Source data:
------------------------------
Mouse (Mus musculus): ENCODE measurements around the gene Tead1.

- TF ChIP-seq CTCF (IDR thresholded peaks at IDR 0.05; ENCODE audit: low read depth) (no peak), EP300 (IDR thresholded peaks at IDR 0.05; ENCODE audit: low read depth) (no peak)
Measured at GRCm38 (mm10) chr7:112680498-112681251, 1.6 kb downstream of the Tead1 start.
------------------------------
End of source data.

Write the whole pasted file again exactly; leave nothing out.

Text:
Mouse (Mus musculus): ENCODE measurements around the gene Tead1.

- TF ChIP-seq CTCF (IDR thresholded peaks at IDR 0.05; ENCODE audit: low read depth) (no peak), EP300 (IDR thresholded peaks at IDR 0.05; ENCODE audit: low read depth) (no peak)
Measured at GRCm38 (mm10) chr7:112680498-112681251, 1.6 kb downstream of the Tead1 start.